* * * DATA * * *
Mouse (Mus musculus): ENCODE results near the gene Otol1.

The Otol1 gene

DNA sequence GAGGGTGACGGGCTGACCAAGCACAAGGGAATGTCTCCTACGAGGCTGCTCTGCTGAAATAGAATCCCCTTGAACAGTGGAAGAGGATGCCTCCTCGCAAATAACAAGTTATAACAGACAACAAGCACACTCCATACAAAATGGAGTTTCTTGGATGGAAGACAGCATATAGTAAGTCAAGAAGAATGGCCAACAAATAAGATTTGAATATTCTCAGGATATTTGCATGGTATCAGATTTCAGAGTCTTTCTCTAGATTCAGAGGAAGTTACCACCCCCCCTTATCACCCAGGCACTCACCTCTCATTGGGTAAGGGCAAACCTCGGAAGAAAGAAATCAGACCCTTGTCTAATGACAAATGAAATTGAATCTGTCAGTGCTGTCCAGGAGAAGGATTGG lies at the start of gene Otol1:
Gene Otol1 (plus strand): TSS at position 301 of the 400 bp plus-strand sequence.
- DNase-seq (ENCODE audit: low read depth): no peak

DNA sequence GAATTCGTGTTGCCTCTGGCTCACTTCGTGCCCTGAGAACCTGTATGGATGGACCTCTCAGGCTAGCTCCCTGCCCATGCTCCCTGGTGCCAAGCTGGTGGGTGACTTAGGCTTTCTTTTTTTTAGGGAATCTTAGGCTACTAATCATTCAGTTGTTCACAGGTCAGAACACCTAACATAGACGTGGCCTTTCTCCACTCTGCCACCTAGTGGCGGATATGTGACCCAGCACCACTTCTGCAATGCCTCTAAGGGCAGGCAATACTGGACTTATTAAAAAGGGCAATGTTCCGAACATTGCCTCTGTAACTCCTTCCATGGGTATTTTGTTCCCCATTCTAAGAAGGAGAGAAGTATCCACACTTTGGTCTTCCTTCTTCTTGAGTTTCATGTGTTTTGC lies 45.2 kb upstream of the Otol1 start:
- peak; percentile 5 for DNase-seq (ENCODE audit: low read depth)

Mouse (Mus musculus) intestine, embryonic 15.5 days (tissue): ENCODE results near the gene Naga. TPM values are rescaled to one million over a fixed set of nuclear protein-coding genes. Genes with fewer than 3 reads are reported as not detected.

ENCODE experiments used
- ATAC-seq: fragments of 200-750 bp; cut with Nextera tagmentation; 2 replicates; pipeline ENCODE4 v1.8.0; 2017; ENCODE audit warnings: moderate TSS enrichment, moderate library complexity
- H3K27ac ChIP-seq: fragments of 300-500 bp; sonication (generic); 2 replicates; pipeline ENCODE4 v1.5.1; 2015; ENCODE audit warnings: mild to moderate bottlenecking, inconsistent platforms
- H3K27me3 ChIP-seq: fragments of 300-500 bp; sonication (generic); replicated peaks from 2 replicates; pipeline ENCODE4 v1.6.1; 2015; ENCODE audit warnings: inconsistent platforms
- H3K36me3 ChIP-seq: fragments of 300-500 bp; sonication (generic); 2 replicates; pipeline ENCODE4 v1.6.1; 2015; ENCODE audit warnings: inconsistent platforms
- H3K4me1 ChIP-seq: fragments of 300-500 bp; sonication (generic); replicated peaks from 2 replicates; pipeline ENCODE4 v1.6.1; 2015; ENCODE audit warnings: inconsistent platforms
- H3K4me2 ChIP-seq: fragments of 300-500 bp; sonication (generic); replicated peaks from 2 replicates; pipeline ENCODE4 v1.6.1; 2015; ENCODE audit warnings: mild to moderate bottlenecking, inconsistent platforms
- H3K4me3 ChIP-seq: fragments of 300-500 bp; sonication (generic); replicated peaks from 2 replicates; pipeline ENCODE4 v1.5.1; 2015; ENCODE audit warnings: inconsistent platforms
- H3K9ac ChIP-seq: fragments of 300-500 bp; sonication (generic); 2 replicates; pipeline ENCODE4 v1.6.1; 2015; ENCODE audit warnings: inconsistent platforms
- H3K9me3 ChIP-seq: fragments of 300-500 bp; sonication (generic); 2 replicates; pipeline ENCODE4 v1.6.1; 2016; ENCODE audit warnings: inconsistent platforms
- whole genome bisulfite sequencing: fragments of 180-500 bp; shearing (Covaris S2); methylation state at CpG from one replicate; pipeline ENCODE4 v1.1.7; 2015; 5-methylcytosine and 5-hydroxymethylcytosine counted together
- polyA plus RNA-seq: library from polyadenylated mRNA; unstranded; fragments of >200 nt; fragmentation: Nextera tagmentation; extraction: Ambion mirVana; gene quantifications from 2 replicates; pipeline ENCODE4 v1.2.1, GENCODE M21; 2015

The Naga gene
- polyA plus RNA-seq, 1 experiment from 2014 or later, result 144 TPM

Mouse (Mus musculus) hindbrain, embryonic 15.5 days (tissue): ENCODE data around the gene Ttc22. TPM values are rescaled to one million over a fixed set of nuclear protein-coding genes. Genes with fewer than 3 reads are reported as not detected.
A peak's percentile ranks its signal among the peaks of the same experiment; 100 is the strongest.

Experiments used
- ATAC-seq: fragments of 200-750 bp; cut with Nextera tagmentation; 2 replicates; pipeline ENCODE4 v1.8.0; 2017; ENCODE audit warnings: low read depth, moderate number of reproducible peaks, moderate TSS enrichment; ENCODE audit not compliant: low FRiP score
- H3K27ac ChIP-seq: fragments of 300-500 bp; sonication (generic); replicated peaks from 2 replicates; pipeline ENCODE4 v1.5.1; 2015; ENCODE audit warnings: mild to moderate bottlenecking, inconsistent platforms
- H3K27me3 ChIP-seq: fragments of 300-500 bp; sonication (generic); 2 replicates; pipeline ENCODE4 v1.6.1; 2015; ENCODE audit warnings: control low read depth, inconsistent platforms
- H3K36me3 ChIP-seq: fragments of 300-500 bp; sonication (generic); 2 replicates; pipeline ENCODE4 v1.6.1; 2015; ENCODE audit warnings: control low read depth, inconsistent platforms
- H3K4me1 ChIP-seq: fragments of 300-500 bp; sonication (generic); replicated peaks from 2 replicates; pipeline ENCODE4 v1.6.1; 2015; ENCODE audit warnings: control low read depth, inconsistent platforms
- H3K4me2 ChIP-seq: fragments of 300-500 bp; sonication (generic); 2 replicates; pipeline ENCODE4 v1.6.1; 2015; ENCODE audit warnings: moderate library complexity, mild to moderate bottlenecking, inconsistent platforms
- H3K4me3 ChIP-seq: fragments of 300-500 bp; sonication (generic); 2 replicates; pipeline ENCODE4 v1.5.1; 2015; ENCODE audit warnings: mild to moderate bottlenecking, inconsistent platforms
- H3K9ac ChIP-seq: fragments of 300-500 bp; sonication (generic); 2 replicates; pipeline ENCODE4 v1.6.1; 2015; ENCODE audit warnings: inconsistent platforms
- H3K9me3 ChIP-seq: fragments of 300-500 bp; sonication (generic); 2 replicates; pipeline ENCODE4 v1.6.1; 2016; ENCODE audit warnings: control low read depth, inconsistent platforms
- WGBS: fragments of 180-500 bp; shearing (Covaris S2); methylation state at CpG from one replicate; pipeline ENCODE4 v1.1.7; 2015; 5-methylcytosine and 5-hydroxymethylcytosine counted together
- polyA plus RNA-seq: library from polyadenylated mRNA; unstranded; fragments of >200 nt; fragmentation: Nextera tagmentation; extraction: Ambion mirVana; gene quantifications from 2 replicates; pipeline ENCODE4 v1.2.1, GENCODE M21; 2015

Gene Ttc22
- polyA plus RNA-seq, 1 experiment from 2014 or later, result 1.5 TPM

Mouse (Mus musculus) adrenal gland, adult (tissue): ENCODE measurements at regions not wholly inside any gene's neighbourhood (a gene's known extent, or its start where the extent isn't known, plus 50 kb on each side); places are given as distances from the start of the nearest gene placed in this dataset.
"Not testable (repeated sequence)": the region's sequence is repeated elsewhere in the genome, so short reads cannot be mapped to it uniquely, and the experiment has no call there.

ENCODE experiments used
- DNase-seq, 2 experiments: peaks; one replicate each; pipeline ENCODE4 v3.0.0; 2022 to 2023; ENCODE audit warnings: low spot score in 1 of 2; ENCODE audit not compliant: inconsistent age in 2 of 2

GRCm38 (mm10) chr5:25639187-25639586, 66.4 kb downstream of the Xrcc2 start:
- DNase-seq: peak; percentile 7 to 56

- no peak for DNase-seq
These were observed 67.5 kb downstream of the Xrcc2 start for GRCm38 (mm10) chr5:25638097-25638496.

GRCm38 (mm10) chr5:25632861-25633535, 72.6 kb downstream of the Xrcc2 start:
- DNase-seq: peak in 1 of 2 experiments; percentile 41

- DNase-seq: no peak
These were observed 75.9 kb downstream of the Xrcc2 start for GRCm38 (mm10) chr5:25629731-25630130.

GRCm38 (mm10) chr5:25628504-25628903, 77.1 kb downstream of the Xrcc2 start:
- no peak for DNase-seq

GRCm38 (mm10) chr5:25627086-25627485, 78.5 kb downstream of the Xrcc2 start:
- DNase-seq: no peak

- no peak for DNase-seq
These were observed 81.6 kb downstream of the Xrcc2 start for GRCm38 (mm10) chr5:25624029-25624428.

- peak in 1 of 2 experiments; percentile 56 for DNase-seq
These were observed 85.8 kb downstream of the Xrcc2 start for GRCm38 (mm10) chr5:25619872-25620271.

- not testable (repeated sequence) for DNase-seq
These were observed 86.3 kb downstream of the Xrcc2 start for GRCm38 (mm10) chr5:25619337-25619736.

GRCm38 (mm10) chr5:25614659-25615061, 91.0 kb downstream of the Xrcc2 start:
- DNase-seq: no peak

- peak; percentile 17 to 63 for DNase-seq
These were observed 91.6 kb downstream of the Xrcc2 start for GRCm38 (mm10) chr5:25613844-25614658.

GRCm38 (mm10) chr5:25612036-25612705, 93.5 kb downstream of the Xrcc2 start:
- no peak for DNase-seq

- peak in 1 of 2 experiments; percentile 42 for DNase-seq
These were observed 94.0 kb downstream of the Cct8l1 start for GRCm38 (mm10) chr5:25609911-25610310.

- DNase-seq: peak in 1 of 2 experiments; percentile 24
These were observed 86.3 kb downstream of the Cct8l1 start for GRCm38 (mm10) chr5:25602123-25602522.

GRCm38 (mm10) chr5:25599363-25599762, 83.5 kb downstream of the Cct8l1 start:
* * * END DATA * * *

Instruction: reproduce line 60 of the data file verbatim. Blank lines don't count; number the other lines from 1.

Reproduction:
These were observed 86.3 kb downstream of the Xrcc2 start for GRCm38 (mm10) chr5:25619337-25619736.